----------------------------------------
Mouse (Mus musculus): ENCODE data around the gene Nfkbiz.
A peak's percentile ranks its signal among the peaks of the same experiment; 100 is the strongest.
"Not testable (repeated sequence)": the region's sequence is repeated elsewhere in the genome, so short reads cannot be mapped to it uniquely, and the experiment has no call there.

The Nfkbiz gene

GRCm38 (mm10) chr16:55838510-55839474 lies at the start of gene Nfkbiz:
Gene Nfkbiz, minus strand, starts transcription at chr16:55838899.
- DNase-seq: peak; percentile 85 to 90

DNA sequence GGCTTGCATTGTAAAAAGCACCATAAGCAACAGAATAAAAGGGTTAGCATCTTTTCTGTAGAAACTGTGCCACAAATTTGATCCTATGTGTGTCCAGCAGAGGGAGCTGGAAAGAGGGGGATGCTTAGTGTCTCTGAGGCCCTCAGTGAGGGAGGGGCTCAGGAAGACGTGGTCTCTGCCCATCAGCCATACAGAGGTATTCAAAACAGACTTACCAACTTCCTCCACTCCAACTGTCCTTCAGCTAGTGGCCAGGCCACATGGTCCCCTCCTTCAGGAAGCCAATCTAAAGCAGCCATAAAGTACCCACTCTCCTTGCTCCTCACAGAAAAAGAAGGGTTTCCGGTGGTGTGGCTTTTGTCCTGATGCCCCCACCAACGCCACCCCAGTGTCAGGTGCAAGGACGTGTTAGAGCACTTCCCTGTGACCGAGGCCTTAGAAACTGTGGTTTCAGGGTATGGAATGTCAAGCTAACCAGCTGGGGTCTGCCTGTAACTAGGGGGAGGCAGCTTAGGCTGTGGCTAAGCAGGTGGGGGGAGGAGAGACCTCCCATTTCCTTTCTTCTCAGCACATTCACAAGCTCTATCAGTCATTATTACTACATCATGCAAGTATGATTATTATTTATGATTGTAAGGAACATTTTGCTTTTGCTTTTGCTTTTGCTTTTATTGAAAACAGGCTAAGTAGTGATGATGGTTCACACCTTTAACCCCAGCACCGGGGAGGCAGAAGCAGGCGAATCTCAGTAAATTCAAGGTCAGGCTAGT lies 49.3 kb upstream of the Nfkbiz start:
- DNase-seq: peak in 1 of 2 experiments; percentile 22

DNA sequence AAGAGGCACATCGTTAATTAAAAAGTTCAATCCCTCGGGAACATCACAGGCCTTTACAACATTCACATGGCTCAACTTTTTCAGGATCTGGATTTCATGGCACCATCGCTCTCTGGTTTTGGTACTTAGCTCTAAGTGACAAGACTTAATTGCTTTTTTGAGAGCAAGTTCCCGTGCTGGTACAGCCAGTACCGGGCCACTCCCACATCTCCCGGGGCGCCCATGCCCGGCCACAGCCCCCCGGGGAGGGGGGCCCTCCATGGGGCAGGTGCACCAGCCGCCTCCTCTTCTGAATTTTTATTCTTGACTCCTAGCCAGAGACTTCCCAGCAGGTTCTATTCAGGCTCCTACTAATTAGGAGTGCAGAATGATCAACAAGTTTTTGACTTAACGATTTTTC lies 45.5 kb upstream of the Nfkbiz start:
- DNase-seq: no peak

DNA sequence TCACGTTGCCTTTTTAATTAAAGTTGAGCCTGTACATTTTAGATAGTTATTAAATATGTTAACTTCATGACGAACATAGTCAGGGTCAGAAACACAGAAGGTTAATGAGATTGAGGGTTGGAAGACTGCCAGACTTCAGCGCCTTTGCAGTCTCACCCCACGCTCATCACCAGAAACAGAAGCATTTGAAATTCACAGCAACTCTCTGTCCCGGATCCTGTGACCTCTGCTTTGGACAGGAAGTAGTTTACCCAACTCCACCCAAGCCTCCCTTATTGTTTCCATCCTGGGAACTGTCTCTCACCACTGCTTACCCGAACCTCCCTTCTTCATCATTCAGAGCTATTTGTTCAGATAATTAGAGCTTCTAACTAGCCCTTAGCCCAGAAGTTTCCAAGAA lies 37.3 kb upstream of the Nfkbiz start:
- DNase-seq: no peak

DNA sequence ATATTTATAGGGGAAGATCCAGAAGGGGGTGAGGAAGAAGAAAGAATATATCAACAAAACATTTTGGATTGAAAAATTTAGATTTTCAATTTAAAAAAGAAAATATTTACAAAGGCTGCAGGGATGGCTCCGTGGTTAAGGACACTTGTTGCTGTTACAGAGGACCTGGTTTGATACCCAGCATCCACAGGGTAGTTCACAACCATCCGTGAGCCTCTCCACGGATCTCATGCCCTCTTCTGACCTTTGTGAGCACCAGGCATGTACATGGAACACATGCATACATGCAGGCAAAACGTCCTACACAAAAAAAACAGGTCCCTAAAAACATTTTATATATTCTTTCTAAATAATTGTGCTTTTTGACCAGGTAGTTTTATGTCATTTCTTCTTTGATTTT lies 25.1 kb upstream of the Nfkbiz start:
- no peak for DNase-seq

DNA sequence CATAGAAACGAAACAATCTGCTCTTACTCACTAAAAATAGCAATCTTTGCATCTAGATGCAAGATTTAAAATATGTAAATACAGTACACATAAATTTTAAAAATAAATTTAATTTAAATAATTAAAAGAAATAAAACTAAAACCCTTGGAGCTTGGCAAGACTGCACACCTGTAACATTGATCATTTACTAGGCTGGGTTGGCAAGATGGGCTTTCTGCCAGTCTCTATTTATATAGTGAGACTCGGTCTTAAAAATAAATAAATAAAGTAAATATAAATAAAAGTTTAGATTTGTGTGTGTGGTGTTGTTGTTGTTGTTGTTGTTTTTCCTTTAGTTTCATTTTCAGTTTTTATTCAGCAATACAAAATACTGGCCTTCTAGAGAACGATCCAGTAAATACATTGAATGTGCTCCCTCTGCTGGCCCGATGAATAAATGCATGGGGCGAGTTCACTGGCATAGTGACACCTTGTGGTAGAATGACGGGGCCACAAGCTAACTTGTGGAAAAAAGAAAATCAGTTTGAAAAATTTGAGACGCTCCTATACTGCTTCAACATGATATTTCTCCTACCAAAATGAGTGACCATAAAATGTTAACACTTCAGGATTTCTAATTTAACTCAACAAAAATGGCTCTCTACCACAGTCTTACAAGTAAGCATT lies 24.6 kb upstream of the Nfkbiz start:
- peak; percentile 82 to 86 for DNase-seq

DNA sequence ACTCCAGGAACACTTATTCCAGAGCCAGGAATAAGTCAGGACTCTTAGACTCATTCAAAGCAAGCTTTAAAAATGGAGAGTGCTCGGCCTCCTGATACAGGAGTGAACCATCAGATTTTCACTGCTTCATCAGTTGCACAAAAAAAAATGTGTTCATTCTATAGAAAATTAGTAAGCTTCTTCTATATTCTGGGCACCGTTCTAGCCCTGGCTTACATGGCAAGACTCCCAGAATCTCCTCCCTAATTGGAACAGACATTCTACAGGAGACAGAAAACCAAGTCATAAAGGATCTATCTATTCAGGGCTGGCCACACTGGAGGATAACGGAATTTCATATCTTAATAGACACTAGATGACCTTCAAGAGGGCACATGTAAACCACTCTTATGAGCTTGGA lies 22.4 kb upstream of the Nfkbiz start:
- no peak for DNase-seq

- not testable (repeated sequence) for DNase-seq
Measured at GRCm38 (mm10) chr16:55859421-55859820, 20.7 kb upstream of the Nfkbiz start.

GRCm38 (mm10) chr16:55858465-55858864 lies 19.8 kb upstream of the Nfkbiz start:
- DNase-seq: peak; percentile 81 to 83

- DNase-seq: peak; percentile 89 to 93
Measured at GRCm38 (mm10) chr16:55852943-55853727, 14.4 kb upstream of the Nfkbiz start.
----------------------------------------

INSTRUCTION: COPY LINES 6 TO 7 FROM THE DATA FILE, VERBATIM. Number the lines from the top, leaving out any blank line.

Gene Nfkbiz, minus strand, starts transcription at chr16:55838899.
- DNase-seq: peak; percentile 85 to 90